“the matter was easily cleared up and I wasn’t asked to pay back anything. However, I’m pretty sure I’m now in the a fairly unique category: perhaps the only politician who ever got into hot water for sleeping with his wife.”

There was emotion in Durkan's voice as he talks about his personal contributions to “real politics” which he summed up as “Service – not status”. Suddenly the SDL bits of the SDLP got some focus, with mention of public services, childcare vouchers, 10p tax, Presbyterian Mutual, Desmonds’ pensions, the Human Rights Act and the Bill of Rights, 42 day detention as well as standing up for the rights of others in Gaza, Lebanon, Burma and Tibet.

Then it was back to knockabout politics. The TUV’s Jim Allister was “the man who takes all the ‘fun’ out of fundamentalist’. The UUP “seem to be lining up more partners than Tiger Woods. And some dodgy ones at that. Reg … you devil!” (That last unscripted quip for a massive reaction in the hall.)

Durkan was all too aware that party members had been “bombarded with leaflets and literature” and phone calls during the leadership campaign. Twitter and Facebook got a mention. Alasdair McDonnell hid under table when Durkan mentioned his phone ringing during a live TV interview.

He used nearly an equal number of words to describe McDonnell and Ritchie. Of McDonnell: “He has again vocalised his strong commitment to the task of party organisation in his campaign.” Of Ritchie: “The DUP and Sinn Fein … may be able to outvote her. But they have yet to outmanoeuvre her.” Think Ritchie gets Durkan’s vote.

There was applause for Durkan’s warm words about Carmel Hanna. Her replacement as MLA, Conall McDevitt “brings youthful vitality and thoughtful vision”. A call for more new women SDLP MLAs. And respect for two councillors who died in recent months, Peter O’Hagan and Ignatius Fox.

Durkan introduced his speech’s strap line “dream big dreams” through a story about President Obama signing a copy of his Inaugural Address for Durkan’s daughter Dearbhail. And like David Ford’s speech which ended with his grandchild being brought up on stage, five year old Dearbhail was in her father’s proud arms as the press gathered around at the end of the speech.

The applause continued until long after the live broadcast had stopped. Some delegates looked teary – but will they be so emotional when the next leader steps down I wondered?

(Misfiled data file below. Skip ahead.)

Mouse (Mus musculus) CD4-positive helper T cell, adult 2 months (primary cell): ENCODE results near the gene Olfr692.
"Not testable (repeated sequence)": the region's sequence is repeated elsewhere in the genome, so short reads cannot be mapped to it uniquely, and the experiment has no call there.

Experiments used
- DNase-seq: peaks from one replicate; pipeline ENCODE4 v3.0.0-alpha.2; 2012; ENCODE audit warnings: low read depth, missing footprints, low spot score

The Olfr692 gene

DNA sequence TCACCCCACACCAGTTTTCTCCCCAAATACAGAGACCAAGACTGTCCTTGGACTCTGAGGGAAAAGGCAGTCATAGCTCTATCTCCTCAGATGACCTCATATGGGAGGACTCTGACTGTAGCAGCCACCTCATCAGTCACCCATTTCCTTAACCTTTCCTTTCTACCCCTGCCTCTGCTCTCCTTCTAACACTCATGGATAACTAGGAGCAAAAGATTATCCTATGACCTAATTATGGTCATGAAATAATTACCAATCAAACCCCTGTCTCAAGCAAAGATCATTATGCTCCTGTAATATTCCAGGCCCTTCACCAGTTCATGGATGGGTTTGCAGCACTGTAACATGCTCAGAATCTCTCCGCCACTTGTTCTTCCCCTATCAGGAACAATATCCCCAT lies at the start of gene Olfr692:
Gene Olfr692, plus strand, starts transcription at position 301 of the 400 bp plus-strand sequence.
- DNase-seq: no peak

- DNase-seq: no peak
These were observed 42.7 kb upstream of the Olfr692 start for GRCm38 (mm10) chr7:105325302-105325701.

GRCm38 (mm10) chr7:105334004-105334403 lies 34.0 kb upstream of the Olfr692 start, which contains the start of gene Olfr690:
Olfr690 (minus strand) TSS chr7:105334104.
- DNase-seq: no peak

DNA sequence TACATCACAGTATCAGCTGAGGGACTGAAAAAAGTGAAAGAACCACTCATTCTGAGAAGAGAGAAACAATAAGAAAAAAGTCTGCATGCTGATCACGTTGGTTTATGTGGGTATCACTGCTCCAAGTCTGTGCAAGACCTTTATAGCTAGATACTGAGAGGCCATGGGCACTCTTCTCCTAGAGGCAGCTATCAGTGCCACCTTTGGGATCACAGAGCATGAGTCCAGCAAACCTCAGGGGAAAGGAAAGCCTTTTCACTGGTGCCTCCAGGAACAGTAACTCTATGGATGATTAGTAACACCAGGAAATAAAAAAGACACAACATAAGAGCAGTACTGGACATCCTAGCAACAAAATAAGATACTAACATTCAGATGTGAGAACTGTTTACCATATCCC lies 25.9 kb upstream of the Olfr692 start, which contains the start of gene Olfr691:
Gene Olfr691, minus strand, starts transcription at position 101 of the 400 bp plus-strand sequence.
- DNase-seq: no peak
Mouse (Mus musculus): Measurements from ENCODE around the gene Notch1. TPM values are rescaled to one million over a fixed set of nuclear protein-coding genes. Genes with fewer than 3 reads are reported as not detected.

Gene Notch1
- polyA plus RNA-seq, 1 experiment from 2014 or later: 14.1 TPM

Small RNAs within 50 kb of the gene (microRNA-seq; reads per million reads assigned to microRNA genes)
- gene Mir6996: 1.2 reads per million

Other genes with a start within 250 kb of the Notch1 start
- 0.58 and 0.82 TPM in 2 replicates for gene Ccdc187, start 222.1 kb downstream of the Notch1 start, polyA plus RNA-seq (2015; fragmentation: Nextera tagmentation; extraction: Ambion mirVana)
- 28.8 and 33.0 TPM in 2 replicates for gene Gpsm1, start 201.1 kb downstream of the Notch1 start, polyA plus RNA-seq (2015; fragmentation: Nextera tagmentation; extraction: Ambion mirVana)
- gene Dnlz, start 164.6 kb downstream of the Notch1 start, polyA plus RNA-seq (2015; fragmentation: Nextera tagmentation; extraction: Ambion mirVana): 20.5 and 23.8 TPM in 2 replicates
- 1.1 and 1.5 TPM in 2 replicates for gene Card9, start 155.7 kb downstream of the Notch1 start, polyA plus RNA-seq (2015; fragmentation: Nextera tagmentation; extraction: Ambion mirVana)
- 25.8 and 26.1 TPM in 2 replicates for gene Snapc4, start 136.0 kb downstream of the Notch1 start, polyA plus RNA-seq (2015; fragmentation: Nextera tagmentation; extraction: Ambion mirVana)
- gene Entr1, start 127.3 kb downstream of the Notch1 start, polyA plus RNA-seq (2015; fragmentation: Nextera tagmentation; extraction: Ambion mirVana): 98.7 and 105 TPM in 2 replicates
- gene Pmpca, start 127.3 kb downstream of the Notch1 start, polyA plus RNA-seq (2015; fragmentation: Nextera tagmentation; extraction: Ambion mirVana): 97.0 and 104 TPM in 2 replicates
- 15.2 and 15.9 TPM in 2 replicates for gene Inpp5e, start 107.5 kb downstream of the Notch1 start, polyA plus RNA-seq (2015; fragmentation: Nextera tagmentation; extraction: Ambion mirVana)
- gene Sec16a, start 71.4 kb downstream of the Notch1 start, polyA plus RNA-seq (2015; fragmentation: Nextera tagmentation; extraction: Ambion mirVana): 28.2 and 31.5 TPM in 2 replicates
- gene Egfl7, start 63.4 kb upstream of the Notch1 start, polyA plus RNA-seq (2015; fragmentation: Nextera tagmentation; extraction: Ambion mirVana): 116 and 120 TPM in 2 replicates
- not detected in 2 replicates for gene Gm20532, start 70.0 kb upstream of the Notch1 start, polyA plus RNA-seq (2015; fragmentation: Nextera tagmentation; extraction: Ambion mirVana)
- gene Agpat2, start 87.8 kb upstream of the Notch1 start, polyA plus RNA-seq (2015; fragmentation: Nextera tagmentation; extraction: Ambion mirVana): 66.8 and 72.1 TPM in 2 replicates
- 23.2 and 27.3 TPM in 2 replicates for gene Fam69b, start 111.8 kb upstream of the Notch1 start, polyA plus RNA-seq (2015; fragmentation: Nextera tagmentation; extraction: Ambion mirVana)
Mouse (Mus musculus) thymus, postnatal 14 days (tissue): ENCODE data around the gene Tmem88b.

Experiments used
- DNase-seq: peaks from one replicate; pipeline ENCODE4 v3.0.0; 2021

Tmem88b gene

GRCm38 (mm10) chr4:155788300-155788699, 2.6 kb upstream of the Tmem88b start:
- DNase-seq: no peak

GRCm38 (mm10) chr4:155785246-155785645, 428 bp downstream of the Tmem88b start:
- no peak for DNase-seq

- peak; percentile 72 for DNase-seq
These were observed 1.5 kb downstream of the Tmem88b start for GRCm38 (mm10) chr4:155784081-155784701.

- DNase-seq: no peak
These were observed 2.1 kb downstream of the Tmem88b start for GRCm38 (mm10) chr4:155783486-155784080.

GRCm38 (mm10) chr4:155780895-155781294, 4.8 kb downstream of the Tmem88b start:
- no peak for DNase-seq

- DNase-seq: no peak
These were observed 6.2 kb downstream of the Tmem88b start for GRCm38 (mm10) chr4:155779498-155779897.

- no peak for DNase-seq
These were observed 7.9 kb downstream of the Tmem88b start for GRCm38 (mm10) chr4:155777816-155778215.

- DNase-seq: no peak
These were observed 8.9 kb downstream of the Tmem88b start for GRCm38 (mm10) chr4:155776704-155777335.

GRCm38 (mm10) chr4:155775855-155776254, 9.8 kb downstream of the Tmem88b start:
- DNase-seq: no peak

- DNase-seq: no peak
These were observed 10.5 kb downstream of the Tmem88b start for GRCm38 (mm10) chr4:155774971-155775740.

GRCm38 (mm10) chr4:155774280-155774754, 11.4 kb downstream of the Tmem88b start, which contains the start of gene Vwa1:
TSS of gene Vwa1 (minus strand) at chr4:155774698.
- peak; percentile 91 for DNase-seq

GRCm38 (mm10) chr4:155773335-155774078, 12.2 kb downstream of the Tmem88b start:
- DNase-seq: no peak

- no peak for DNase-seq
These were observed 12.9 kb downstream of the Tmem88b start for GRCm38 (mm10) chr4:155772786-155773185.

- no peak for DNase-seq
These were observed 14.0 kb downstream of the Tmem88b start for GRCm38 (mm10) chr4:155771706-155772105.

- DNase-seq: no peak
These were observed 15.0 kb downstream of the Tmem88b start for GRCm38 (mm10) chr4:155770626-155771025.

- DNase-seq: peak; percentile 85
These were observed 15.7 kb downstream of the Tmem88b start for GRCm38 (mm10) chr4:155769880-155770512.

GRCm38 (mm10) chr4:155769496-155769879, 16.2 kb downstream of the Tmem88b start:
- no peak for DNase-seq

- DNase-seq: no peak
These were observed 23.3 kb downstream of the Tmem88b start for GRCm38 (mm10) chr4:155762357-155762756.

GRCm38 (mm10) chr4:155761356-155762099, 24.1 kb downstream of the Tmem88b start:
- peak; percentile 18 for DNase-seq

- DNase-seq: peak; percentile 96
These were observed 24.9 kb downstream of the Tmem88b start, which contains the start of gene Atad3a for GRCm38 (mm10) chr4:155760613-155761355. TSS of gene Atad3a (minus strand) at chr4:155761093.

SDLP conference applauding Mark Durkan's last leader's speech

It was lunchtime, and I headed out of the hotel into the windy car park to return home to real life. The delegate pack says “Join us in our vision: a better way to a better Ireland”. But I’m not sure I heard that better way being articulated terribly clearly.

I saw an old-fashioned party with social media logos on their conference platform stage. I saw the golden opportunity of a live broadcast given over to the outgoing leader’s speech rather than launching the new leader’s vision. I heard no one say a bad word about Mark Durkan.

But for all the talk of change, I’m not sure how the public will notice the SDLP different next week, next month or next year.

Perhaps the change will be that the SDLP Youth movement will continue to feed quality people into party roles (elected/co-opted and behind the scenes) and in five or ten years time, people like Nicola Mallon, Maria McCarty and Niall Kelly will be holding significant party office rather than working to get McDonnell and Ritchie elected.

With careful management of the motions and the order in which they are debated, the SDLP conference probably never got to directly discuss motion 78 from the Cromac Branch:

Conference urges the Assembly Group to resign from the Executive and to form an Opposition to the DUP/SF Coalition.

I’d have loved to have heard the debate!


blank said...

great coverage Alan!

re leadership. McDonnell's delivery is always awful. But there's something about Margaret i can't bear. She really enunciates every vowel and is difficult to listen to. She speaks like English is her first language but its not ours. I get the sensation of being in a TEFL classroom when she talks.

Still, I do like her though. McDonnell on the other hand is very easy to dislike.

So is this a party that's going to wane? Does it look like its got a heart beat / reasonable self-belief that it won't fall further?

Anything else of interest from SDLP youth?


nineteensixtyseven said...

Fantastic coverage, Alan. We met briefly at conference when you were talking to Donal and photographed the balloon. I think posts like this one demonstrate just how important blogging can be for informing people of the real conference experience, beyond the glare of Jim Fitzpatrick and the live television cameras. Keep it up.

Alan in Belfast said...

1967 - Good to meet the Roe Valley Socialist at last. The balloon shot worked better than expected!

For me the fascination is the process, more so than the actual policies.